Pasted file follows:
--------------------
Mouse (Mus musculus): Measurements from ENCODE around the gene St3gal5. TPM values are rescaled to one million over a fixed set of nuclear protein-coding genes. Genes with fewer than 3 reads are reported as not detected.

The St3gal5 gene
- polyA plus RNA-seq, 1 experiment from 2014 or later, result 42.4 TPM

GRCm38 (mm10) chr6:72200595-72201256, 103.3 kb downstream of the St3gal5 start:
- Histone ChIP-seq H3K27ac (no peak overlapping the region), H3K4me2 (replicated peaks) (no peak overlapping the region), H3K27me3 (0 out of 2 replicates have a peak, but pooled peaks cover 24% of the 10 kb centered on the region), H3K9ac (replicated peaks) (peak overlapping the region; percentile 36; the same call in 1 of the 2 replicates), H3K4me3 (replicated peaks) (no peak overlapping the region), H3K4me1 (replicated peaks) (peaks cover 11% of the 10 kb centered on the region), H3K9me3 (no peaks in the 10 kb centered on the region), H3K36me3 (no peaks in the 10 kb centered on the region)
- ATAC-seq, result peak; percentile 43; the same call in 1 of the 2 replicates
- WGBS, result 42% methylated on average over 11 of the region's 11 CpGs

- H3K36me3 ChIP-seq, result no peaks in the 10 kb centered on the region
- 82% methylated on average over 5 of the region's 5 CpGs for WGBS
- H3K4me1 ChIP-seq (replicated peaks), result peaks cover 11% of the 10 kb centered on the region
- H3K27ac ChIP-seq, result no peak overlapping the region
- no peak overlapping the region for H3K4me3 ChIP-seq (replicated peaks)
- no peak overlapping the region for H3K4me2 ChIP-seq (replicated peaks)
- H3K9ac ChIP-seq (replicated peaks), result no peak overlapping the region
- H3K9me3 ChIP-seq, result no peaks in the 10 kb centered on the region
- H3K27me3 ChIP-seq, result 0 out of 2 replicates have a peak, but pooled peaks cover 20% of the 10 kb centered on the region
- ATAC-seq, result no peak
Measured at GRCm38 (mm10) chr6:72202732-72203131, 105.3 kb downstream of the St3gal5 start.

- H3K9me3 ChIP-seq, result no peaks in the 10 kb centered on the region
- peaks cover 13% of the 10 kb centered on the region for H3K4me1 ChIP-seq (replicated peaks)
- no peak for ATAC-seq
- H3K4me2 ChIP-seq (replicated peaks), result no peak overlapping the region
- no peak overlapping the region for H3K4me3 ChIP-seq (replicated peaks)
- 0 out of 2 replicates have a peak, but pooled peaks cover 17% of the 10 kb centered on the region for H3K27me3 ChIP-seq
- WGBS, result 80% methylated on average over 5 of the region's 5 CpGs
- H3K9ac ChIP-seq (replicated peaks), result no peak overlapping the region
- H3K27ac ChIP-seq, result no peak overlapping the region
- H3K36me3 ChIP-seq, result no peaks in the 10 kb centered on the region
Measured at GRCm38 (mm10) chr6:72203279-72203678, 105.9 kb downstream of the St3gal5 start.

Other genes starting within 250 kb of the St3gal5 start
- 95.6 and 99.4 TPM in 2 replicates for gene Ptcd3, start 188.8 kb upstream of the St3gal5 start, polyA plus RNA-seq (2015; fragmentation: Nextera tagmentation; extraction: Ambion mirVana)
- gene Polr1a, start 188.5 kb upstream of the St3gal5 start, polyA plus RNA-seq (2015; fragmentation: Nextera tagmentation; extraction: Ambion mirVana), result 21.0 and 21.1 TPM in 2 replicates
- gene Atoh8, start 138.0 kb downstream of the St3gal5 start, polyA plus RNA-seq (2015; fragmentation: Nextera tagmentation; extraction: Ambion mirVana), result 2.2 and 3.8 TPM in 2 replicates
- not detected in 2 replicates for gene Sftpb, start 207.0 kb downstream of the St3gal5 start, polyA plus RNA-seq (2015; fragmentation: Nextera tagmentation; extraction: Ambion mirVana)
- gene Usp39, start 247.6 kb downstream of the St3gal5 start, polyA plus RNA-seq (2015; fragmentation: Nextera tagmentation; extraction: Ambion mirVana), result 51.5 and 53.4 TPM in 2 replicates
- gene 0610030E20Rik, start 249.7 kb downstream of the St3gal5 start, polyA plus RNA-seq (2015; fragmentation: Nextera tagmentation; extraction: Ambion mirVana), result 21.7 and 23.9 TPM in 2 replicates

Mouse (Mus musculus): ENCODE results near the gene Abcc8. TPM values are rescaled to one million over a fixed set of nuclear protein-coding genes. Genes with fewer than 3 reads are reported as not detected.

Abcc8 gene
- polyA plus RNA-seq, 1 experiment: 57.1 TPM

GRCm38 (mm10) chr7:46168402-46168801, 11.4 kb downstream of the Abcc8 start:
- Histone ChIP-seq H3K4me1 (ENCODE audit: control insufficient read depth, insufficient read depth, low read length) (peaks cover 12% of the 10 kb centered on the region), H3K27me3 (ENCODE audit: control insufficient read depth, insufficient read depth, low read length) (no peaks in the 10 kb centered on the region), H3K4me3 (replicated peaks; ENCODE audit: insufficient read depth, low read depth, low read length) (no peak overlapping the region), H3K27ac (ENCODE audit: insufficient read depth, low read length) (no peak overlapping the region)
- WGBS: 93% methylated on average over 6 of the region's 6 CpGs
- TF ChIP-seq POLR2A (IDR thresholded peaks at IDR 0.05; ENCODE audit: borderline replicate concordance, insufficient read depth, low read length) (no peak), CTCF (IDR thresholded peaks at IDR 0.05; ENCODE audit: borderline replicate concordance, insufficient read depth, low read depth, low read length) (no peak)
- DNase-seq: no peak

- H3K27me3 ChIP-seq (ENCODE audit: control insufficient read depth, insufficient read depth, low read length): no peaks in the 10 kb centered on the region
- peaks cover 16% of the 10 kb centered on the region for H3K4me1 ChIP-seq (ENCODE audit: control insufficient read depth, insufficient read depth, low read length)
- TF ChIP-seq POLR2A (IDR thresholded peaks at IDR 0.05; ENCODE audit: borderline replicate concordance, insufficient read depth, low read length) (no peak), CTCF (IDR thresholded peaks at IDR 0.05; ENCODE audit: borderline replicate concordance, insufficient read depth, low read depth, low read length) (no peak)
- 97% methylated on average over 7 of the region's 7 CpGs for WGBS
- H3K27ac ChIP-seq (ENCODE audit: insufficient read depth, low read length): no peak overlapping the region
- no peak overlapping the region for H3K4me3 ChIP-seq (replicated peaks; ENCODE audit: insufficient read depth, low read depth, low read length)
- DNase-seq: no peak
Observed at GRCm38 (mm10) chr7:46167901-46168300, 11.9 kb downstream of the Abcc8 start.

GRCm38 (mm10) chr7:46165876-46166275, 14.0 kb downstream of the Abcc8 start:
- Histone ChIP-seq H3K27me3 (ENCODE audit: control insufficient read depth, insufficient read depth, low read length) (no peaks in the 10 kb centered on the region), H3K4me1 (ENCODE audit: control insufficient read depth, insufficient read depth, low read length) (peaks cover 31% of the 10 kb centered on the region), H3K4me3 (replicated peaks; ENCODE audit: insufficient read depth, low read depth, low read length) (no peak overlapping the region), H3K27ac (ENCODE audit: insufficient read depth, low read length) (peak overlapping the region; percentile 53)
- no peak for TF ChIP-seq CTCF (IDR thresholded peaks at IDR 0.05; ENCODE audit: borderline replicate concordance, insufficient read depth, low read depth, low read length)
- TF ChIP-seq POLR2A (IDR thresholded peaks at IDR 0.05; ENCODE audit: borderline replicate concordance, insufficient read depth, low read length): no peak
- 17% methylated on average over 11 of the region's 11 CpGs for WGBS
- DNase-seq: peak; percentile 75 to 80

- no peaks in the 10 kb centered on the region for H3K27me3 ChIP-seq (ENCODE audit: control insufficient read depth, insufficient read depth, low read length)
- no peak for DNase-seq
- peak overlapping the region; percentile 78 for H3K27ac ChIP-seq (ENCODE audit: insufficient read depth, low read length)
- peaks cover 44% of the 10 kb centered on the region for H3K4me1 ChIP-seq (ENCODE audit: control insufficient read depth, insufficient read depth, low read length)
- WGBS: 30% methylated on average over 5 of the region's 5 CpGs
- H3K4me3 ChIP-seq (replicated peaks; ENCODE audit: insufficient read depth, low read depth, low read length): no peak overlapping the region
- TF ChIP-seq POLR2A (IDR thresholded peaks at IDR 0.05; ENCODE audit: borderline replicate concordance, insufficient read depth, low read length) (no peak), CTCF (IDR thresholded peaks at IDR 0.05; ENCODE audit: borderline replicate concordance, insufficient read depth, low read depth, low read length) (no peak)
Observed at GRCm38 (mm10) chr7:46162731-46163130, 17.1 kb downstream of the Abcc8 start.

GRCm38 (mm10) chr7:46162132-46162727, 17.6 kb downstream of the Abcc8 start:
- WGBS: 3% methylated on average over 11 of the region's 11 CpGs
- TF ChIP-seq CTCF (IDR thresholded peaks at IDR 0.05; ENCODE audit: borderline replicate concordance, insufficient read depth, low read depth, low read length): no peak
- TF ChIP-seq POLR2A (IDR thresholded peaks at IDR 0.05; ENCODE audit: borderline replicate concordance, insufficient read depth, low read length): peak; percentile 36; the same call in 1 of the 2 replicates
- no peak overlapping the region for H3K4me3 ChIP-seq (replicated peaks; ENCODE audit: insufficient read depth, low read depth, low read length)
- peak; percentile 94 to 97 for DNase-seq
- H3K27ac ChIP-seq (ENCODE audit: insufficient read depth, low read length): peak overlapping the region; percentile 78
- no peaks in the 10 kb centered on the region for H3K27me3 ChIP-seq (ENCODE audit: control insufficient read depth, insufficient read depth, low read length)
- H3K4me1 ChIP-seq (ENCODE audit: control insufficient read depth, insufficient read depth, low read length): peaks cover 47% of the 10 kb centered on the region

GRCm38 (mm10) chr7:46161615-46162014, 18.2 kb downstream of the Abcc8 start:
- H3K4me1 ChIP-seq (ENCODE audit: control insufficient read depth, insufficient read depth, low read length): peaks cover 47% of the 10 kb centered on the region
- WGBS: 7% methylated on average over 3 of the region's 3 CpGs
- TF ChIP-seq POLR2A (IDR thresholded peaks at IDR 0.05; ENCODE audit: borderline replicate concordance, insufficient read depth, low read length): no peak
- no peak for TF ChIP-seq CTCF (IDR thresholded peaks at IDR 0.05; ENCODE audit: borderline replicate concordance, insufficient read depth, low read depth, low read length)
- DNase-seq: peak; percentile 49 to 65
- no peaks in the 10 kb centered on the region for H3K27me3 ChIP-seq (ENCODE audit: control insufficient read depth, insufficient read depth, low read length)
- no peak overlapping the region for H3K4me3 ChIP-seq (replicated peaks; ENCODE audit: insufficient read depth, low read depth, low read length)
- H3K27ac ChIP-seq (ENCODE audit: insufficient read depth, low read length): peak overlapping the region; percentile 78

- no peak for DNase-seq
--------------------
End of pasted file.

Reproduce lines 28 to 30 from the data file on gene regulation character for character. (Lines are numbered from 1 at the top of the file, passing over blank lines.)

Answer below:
- H3K36me3 ChIP-seq, result no peaks in the 10 kb centered on the region
Measured at GRCm38 (mm10) chr6:72203279-72203678, 105.9 kb downstream of the St3gal5 start.

Other genes starting within 250 kb of the St3gal5 start